Why Are We So Focused on Finding ‘The One’?
Saturday was my last day in San Francisco before my big move to Portland, so after a picture-perfect day full of great food, beer and amazing people-watching with a collection of friends in Delores Park, you can imagine the wild night that followed. That’s right, my girlfriend Kallie and I went all out, drinking copious amounts of tea and slamming down spicy indian food over rousing conversation. Nearby walls weren’t safe, with the excessive head nodding we were doing, as we exchanged mind-blowing philosophies on life and, as reported in the Onion of a similar female bonding sesh, “generally validated the living shit out of each other.”
To be completely honest, it was one of the most refreshing conversations I’ve had in a while, and it inspired this very blog post. In the middle of our love fest, I posed a hypothetical scenario to Kallie that somewhat reflects where I am right now:
“Isn’t it crazy that on any given day, you could pick up and have a completely new life? You could move to another city, scan Craigslist to find a new club to join for free (let’s just say, cycling), make connections in a new community with people you never would have met… then one of those connections leads to a job in fitness or social media or whatever… a job you never knew was out there.”
We pondered this for a few minutes, then Kallie started walking around the living room, on fire. Not from the Indian food, but from the idea-splosions happening in her mind.
“Seriously. Why are we so focused on finding ‘the one‘?”
I loved where she was going, though I wasn’t sure how we were on the topic of guys all the sudden. She paced back and forth a couple times, before throwing another stick of dynamite out.
“There are so many options and permutations your career path can take, all of them being okay, and yet we feel compelled to find the one perfect job. I sure as hell don’t think there’s just one person out there for me, for you, for anyone to end up with. And if I walked around with the one-person mentality before meeting my boyfriend, I would have closed off so many options and relationships, that ultimately lead me to this great guy.”
It’s funny to think about how cavalier I’ve been about relationships in my twenties, taking the ‘why not?’ approach to dating and jumping from a four-year commitment, to flings, to two-year something-or-others. Then, when it comes to my career, I’ve spent the past five years petrified of making a change and leaving a job that ultimately didn’t satisfy me. When it comes down to it, I value relationships more than my career. So why have I been so much more willing to experiment in love, something that it terrifies me to think of losing or not having in the future when I want to settle down with marriage and kids?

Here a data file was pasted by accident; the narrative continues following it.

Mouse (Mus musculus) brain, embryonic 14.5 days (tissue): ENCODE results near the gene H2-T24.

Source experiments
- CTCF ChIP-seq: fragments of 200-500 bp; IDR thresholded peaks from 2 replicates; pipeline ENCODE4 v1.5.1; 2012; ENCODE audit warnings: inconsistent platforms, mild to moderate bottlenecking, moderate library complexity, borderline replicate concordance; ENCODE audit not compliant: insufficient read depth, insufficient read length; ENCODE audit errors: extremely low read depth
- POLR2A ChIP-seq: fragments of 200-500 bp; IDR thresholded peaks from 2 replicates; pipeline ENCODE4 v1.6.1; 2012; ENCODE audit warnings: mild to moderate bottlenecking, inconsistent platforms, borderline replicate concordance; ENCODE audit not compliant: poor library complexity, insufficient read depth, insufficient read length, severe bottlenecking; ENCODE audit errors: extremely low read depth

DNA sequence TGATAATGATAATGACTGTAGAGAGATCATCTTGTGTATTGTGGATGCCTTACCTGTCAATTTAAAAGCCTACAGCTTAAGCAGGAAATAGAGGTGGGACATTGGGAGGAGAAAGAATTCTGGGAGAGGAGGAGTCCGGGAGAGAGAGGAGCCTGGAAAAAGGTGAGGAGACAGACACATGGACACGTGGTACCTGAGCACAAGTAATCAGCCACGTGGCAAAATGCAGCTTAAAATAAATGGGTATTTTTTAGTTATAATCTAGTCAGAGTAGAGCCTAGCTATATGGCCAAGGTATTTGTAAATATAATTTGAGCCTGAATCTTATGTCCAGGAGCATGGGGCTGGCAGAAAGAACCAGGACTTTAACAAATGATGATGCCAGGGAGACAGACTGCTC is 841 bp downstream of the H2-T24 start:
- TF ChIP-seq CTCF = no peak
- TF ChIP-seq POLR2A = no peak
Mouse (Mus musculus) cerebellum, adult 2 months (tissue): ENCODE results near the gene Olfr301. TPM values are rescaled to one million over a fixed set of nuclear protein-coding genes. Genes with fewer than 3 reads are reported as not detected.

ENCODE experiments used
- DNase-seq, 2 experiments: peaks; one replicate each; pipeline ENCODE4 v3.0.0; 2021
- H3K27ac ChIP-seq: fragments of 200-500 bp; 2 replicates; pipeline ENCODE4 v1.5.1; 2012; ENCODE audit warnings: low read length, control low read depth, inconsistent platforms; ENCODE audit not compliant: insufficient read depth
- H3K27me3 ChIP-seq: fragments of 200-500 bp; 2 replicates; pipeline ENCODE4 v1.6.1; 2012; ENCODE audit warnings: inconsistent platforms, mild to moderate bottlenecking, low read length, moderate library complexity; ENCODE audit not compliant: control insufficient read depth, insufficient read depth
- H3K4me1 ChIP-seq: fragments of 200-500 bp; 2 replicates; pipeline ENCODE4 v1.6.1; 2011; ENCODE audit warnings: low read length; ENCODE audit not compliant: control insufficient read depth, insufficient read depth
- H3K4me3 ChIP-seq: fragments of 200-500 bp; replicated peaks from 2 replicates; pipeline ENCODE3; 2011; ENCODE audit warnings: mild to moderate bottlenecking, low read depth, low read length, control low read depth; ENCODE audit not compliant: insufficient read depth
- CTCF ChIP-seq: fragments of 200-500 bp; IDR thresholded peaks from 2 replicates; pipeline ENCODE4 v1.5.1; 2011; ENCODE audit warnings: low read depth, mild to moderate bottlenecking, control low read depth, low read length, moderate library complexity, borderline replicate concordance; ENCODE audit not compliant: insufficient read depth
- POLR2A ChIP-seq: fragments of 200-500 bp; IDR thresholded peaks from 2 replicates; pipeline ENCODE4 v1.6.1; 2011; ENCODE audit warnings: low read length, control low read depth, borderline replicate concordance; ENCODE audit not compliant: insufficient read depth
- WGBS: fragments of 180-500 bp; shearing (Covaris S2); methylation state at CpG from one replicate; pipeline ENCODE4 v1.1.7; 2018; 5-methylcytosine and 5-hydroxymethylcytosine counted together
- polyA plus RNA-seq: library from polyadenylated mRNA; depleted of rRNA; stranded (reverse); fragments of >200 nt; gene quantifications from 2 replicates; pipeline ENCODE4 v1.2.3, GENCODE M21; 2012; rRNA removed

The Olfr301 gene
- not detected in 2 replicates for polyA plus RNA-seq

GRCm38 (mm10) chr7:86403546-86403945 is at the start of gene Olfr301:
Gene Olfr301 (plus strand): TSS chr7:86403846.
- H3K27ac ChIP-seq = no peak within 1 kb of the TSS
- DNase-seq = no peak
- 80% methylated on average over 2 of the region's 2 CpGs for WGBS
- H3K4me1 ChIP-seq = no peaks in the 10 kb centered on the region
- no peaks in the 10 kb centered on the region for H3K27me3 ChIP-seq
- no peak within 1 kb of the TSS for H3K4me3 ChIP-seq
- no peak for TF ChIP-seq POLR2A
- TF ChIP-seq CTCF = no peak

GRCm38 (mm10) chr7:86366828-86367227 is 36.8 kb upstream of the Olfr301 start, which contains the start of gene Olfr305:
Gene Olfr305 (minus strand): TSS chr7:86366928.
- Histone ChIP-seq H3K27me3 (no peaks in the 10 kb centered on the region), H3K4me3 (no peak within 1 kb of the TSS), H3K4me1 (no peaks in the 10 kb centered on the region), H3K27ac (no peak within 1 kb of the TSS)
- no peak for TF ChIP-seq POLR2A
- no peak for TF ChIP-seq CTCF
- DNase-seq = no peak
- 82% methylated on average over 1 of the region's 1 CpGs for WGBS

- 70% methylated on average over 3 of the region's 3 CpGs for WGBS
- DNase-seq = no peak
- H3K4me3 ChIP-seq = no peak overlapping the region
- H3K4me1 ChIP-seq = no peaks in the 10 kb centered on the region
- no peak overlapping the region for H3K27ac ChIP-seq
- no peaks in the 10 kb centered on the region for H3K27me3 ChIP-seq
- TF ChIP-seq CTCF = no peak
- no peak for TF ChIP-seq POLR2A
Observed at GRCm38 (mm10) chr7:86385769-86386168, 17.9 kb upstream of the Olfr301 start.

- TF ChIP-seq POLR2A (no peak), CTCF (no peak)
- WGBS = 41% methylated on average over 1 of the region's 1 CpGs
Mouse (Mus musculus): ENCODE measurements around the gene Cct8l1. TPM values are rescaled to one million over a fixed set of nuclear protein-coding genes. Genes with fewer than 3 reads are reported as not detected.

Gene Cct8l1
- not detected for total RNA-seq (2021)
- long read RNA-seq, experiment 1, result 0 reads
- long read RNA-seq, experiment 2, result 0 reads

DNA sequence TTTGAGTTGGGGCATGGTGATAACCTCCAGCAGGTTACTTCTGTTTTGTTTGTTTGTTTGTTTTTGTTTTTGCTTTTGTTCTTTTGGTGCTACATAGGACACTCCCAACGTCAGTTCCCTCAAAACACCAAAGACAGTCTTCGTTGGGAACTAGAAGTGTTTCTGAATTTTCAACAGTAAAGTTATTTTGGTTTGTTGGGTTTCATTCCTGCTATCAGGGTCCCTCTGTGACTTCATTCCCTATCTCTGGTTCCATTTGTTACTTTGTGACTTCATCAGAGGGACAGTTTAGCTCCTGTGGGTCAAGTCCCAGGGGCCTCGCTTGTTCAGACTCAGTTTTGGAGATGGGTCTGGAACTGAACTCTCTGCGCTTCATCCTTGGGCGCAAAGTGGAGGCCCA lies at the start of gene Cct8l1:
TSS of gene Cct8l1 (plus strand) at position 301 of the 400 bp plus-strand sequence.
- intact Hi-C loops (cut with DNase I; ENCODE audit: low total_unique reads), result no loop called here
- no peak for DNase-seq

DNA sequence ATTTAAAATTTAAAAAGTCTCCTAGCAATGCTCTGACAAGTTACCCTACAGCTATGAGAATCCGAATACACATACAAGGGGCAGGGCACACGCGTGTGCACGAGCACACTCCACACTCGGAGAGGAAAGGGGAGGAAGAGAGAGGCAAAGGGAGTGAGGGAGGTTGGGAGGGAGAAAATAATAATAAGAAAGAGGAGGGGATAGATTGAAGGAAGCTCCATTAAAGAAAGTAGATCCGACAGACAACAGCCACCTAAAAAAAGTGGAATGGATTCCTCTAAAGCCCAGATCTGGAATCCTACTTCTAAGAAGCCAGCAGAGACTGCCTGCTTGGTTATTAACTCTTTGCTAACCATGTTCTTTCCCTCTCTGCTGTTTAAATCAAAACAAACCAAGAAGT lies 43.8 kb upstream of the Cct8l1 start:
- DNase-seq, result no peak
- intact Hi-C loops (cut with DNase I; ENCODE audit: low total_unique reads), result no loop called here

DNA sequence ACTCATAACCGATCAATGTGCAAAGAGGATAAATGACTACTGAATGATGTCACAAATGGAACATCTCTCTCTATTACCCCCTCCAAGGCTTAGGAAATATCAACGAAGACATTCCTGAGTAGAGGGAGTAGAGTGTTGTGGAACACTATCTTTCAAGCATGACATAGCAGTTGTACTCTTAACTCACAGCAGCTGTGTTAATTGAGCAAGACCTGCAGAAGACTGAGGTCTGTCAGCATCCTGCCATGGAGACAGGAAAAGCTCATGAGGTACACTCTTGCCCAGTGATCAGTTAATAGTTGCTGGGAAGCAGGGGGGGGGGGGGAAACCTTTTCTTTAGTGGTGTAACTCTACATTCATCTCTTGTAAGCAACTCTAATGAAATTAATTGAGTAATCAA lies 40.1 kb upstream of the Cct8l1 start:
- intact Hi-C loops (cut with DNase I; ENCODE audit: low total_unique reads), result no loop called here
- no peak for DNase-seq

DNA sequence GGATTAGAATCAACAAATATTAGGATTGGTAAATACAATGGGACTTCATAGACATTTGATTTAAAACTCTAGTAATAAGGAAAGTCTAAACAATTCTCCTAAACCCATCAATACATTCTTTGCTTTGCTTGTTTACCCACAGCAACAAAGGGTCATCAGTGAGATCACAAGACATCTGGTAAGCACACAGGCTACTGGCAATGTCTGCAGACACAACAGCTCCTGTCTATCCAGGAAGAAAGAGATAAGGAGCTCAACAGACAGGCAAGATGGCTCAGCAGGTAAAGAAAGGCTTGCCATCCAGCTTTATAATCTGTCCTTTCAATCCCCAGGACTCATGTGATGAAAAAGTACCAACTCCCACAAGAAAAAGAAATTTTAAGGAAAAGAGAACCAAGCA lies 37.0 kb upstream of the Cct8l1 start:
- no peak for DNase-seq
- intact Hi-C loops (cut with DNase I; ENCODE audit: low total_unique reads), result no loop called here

Let’s take a step back. This isn’t a post about love, it’s about the hesitance we have to pursue passions in other arenas of our lives.
I believe that a lot of people feel stuck in a job that pays well but sucks out their life energy. Zaps their happiness. Ages them.
And yet, they stay in that job, or that industry, or field of study. When I quit my sales job of five years, it scared me to think that I might have to throw out all the progress I made and become a beginner at something completely different. My pride was at battle with my curiosity, and thank goodness curiosity won.
Some of us stay in the high-paying yet unsatisfying job as an investment for the future, so that one day when we are retired that security blanket we tirelessly knitted will be there. But, as Kallie so eloquently put it, ‘Do you want to be dead at 100 or do you want to be dead today? Because you might as well be dead now if you’re doing what you hate.’
Knowing how large a part happiness plays in my livelihood, I’m taking a big chance by moving to a new city jobless. However, it doesn’t feel so risky. It feels amazing. I have ideas BURSTING out of me for all the things I will accomplish when I get to Portland. It’s no coincidence that the car I’ll be driving to Oregon tomorrow in is called ‘The Liberty.’ I am giving myself the freedom to explore my passions, to dabble in my dreams.
This post is dedicated to Kallie Stephenson, my SF partner-in-crime and friend since the days of braces, gym class and boy-craziness. Thanks for still pushing me to be my best self, after all these years.
With courage, love, and intensity,
Photo credit- Brandon Christopher Warren / Foter.com / CC BY-NC